Occupy Wall Street: Effective Use of Freedom of Speech?

Occupy Wall Street:  Effective Use of Freedom of Speech? By JoJo Tabares I have to admit that, for the longest time, I really didn't understand this movement.  I remember when it first came to my attention, I began searching the internet to see what they were about.  The media equated them with the Tea Party, others  denounced them as an unruly mob, but I couldn't seem to get a handle on what they believed or their mission.  Never one to report on an issue I simply didn't understand or take one man's opinion as Gospel, I simply didn't comment. After some research and watching the effect on the cities they occupy, I have come to a number of conclusions I'd like to share at this time.  In point of fact, the Occupy Wall Street movement can teach us a great deal about the nature and effectiveness of communication. 1. Occupy Wall Street Has No Clear Purpose One of the reasons I had such a difficult time understanding this movement is because they do not have a clear discernible purpose or underlying beliefs.  Looking through their website and listening to the protesters, the only purpose I can glean is that they wish to shut down Wall Street.  They don't like big business, but there is no reasoning behind it, underlying beliefs or plan for the future.  They mostly complain that big business has everything and they have nothing.  They seem an increasingly large mob who lacks focus and, although the website declares it a peaceful demonstration, is increasingly violent.  In fact, their own logo depicts three tanks. 2. Compare and contrast with Tea Party Both claim to be a grass roots movement formed as a result of poor economic times.  However the similarity seems to end there.  I, frankly, didn't see the resemblance to the Tea Party who call themselves Patriots, depict a peaceful, organized and patriotic red, white and powder blue website. The Tea Party beliefs are clear. The website (and signs by those attending the events) states that they support "fiscal responsibility, constitutionally limited government, and free market economic policies."  In addition, the Tea Party events have been non violent. 3. Freedom of Speech isn't a license for violence There is a huge difference between our constitutional right to peaceably assemble in order to exercise our freedom to speak against the government and a license to commit violence.  The constitution guarantees us the right to speak out, not the right to destroy, and not the right to be agreed with or even the right to be taken seriously!  And it is difficult to take seriously the speech of a group of people who are violent.  So, not only do they not have a clear purpose and plan, but they are hurting their own cause by acting in a violent manner. 4.Contrast with Martin Luther King Jr’s non violent civil disobedience Many have equated the Occupy Wall Street movement with the civil disobedience of the 60s under Dr. Martin Luther King Jr.  I cannot disagree more! Dr King's events were peaceful and within the rule of law.  His speech was about peace and unity.  He had a clear purpose and a high moral standard. 5. Contradictory Messages One of the things that detracts from effective communication is a contradictory message.  It's hard to be taken seriously if you send a mixed message.  If you say you are a Christian, but do not follow the Bible, if you advocate peace at all costs and then attack your neighbor for disagreeing with you, you destroy the strength of your argument.  The Occupy Wall Street protesters do similar things.  Their website says society could get along without big business, yet they are seen using and wearing products that these businesses provide.  They don't advocate violence yet these events are quite violent.  Here's a quote from one of the articles I read, “One protester says it’s worth getting beat and arrested for justice, peace and freedom."  They blame big banks for their influence over politicians and govt, but they don't call out the current administration for it. Freedom of Speech is guaranteed under the first amendment of the constitution, but nowhere in that amendment does it guarantee you will be heard or have your ideas accepted.  In order for that to happen, your communication needs to be effective.   In order for your message to be effective, it needs a clear purpose and plan.  Further, it needs to work within the legal and moral system of society or it is simply intimidation and violence.  Lastly, it needs to be free of contradictory messages that weaken it's effectiveness. This month is Thanksgiving and we should be thankful for our system of government that allows us freedom of speech, but with that freedom goes responsibility and the rule of law. ~*~*~*~*~*~*~*~*~*~*~*~*~*~*~*~*~*~*~*~*~ JoJo Tabares holds a degree in Speech Communication, but it is her humorous approach to communication skills which has made her a highly sought-after Christian speaker and writer.  Her articles appear in homeschool publications, such as Homeschool Enrichment Magazine and The Old Schoolhouse Magazine, which also endorses her Say What You Mean curricula.  You can also find JoJo on web sites such as Crosswalk.com and Dr.Laura.com.  For more information on communication FUNdamentals and Christian-based communication skills for the whole family, please visit http://www.ArtofEloquence.com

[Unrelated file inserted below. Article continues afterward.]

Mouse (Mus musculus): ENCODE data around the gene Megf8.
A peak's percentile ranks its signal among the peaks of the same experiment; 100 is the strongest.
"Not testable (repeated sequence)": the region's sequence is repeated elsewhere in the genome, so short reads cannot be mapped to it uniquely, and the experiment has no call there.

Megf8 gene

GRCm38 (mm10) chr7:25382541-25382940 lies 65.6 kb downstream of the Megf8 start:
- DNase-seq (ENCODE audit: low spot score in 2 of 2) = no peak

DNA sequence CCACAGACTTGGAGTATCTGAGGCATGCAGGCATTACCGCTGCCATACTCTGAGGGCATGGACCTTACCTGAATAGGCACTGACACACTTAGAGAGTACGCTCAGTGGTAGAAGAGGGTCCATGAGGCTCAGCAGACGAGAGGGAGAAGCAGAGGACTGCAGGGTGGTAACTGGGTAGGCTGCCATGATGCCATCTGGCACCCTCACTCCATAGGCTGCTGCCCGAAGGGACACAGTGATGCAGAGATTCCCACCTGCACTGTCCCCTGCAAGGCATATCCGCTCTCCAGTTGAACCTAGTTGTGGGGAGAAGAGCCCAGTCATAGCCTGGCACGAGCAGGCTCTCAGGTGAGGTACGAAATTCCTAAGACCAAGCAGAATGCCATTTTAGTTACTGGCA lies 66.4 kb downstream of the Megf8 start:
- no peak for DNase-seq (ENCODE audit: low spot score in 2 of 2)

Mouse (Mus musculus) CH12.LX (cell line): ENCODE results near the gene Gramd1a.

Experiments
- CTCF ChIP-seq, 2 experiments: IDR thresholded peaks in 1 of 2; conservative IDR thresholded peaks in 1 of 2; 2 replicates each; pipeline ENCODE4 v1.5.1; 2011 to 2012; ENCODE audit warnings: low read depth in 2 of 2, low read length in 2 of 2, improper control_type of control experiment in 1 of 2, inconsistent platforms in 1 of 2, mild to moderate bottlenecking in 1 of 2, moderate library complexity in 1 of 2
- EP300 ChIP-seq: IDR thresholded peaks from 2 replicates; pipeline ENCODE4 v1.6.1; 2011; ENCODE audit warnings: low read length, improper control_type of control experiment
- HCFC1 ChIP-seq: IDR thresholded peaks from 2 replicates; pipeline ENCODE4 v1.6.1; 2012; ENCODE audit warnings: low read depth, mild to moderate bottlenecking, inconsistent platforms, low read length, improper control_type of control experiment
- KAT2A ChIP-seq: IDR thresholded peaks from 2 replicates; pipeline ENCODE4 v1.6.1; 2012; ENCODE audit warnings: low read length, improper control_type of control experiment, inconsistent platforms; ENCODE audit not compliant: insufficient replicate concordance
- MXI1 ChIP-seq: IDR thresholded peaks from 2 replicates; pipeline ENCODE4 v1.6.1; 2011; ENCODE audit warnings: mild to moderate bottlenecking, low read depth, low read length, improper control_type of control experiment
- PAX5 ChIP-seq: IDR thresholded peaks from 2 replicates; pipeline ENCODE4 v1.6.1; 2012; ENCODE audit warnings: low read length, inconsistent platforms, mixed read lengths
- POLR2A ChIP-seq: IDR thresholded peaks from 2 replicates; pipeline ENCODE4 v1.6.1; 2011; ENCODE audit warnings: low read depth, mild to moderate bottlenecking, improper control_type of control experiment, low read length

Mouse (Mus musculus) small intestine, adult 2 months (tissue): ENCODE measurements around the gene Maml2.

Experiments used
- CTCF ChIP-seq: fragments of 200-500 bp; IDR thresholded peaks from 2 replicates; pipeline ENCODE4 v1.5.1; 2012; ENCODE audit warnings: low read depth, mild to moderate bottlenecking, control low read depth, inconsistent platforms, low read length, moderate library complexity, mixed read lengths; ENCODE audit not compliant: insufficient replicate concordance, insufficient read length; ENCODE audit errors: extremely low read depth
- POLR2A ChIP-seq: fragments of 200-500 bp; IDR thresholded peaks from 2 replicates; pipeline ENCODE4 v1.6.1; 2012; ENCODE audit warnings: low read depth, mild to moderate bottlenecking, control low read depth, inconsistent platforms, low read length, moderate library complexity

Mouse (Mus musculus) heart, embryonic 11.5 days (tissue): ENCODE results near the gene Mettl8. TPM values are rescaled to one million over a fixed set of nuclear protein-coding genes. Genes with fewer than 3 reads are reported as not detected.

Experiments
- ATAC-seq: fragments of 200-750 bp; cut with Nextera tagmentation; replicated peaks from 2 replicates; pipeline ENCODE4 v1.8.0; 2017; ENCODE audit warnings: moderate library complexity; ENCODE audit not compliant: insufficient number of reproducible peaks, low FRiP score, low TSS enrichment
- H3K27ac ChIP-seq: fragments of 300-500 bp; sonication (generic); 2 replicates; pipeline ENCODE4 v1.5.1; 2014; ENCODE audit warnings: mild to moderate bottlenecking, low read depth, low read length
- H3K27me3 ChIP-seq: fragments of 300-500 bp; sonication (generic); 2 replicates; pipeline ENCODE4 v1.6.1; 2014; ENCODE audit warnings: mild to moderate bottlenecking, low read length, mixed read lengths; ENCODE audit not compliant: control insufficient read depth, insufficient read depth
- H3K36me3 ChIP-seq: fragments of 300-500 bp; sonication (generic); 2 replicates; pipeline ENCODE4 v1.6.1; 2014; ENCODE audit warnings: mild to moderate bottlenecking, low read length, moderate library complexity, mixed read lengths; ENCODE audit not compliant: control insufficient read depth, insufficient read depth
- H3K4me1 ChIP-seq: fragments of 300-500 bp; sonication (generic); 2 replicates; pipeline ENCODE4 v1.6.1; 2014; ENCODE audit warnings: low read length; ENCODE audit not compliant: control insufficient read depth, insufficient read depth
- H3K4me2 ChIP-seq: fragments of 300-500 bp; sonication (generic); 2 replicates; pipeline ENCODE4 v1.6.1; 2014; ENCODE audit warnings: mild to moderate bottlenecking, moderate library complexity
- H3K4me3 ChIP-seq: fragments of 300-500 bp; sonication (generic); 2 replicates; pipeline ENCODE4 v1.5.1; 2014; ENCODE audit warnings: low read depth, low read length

• JoJo

    You’re quite welcome, Carol.

  • Carol Blakeman

    Thank you, Jo-Jo! I was just trying to do some research myself and I couldn’t figure out a clear purpose or agenda even from their website as you said. I just needed to hear a more objective presentation—neither swayed by the sob-stories nor swayed by the other end of things—sorry, I can’t put a name on it.

  • JoJo

    Thanks, Cindy!

  • Cindy Holman

    AGREED! Great article, JoJo!

  • JoJo

    Thanks, Carla!

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